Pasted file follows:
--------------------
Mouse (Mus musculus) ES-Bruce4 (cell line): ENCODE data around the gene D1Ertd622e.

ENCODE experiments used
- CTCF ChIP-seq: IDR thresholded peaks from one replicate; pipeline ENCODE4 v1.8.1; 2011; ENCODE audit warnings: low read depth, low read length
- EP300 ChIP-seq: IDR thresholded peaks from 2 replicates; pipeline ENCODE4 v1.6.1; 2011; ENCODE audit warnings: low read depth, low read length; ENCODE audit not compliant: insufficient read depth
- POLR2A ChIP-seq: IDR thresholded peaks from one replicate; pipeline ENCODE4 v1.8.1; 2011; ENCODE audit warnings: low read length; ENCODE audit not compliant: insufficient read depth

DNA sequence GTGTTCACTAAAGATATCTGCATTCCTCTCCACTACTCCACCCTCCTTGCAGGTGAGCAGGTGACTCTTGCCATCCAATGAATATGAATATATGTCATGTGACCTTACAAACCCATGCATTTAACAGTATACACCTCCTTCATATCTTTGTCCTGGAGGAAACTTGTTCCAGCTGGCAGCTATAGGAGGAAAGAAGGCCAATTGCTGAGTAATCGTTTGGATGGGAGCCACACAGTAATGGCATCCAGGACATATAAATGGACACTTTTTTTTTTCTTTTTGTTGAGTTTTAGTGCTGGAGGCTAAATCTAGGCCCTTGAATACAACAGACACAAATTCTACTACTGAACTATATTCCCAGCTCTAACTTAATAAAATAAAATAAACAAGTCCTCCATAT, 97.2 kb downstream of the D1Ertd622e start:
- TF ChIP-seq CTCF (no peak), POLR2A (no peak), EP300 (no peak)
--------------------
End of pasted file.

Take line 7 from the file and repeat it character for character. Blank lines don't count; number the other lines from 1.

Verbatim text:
- TF ChIP-seq CTCF (no peak), POLR2A (no peak), EP300 (no peak)